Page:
Holidays at Mission Marketplace

Holidays at Mission Marketplace Carry a Deeper Meaning in 2020

 

A family dons matching pajamas for the Nov. 28 drive-in showing of “The Polar Express.” Courtesy Mission Marketplace. 

Santa parachuting in from the sky, live reindeer, real snow - these annual activities make the holiday season very special at Mission Marketplace in Oceanside. While coronavirus restrictions have put those celebrations on hold, the shopping center is doing what it can to keep holiday traditions going in a year where magic is needed the most.

 

“We truly become part of the communities that we serve and there’s a lot of families that are really suffering through this pandemic,” said Cynthia Gonzalez, Mission Marketplace’s Senior Marketing Director. “Some families don't have the extra funds to buy their kids Christmas gifts and at least they’ll get a gift from Santa when they visit.”

How do children safely visit with Santa in the age of COVID-19? Mission Marketplace has it figured out. Old St. Nick will be at Santa’s Village Tuesdays and Thursdays through Dec. 17. Visits are free and guests can register via Eventbrite. Masks are required and temperatures will be taken upon check-in. Kids can get their picture taken with Santa from afar and he will slide a small age-appropriate gift to each child through a festive chute. 

A family visits with Santa in Santa’s Village at Mission Marketplace. Courtesy Mission Marketplace.  

Mission Marketplace also arranged breakfast with Santa at Sprouts, as well as a lunch with Santa sponsored by McDonalds where kids receive free happy meals. The season’s festivities culminate in a drive-in double feature screening of “The Grinch” on Dec. 19.  Guests can expect free hot chocolate and an appearance from the furry green character.

 

Spreading joy and cheer started in April at Mission Marketplace when Gonzalez launched a “Waves of Kindness” campaign after the pandemic hit. The team worked with local homeless shelters providing hundreds of toothbrushes, toothpaste, hand sanitizers, and prepackaged meals. They distributed meals to frontline healthcare workers. They made gift baskets for seniors living in a nearby retirement home. Just before Thanksgiving, Gonzalez and her team paid for people's groceries at Sprouts and gave out over 50 turkeys to different shoppers.



 

Mission Marketplace team handing out turkeys at Sprouts. Courtesy Mission Marketplace. 


Some families couldn’t believe their luck. Gonzalez said a woman told her, “I’m unemployed and I really don’t have the money to buy a turkey or a whole meal for my family so this is a huge blessing.” 

 

The Mission Marketplace Sprouts is making it easy for shoppers to give back by offering “Grab ‘N Give” bags for $9.99 at checkout, filled with pantry staples. The grocery store typically donates the bags to a local food bank, but this year they decided to partner with the Veterans Association of North County on Mission Ave. The nonprofit not only works with retired veterans, but active military too, particularly important with neighboring Camp Pendleton.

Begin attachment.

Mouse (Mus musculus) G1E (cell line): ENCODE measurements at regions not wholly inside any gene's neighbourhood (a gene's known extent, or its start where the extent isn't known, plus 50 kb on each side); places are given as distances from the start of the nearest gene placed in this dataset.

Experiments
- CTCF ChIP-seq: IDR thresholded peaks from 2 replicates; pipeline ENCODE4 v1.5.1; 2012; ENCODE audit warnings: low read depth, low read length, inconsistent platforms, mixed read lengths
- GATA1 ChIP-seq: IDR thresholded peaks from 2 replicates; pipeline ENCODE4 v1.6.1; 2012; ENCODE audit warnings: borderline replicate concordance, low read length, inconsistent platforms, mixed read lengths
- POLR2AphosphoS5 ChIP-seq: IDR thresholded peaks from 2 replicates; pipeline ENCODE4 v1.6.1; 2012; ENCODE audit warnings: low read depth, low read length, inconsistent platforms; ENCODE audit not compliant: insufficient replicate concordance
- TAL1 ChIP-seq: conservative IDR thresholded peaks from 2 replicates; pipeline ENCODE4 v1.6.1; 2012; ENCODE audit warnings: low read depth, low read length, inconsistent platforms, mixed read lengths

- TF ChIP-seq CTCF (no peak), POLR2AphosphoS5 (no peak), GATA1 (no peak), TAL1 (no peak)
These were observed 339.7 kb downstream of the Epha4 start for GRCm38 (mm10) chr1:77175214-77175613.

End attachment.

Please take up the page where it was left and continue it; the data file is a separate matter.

Mission Marketplace property management purchased 150 Sprouts “Grab ‘N Give” bags for the veterans. Sprouts’ Store Director, Edith Lee, said the center’s generosity couldn’t have come at a better time.

 

Veterans and staff from VANC prepping the “Grab ‘N Give” bags for pick up. Courtesy Sprouts. 


Mission Marketplace’s Managing Director, John Hickman, describes relationships with tenants such as Sprouts like family. “When they have kids and their kids go to college, you hear it. We try to do the best we can to help them be successful,” he said.

 

These days that means creating temporary parking spaces for curbside pickups, putting up signage advising people to wear masks, and stickers indicating where to stand six feet away. They deploy a “wipe crew” that disinfects all the handles and doors at the center throughout the day. They’ve created more outdoor seating, provided space heaters and tents, especially for restaurants.

 

“We’re trying to give these restaurants a fighting chance to keep connected with their customers and keep their businesses open,” said Hickman. 

 

Iris Ramirez’s family-owned restaurant, Ohana Hawaiian BBQ, has called Mission Marketplace home since 2005. The holidays are Ohana’s busiest season, especially for catering orders to give an assist to those who don’t like to cook. Ramirez is hopeful that this year will be no exception. Ohana is set up nicely for to-go business so they haven’t had to close since the pandemic began, but it hasn’t been easy.

 

(L to R) Carlos Ramirez, Iris Ramirez, Jose Ramirez, and Gloria Ramirez at their restaurant. Courtesy Iris Ramirez. 

Ramirez’s dad, Jose, passed away in August, and she said memories of watching him work hard and never giving up during the 2008 recession keep her going. The Ramirez family is determined to open another Ohana location and build upon her father’s dream. They say they are grateful to Mission Marketplace for setting them up for success by bringing customers back into the center after lockdowns.

 

“Most shopping centers don't have events and interactions with the neighborhood on Mission Marketplace’s level,” said Michelle Geller, Oceanside Economic Development Manager. “The property managers put significant energy into figuring out the needs of merchants and their customers.”


“The moment people step foot in Mission Marketplace, especially during the holidays, they experience a feeling of celebration and giving that cannot be dimmed by coronavirus,” she said. 

 

For information about Mission Marketplace, go to  www.missionmarketplaceoceanside.com.


For tickets to Mission Marketplace’s free holiday activities, go to Eventbrite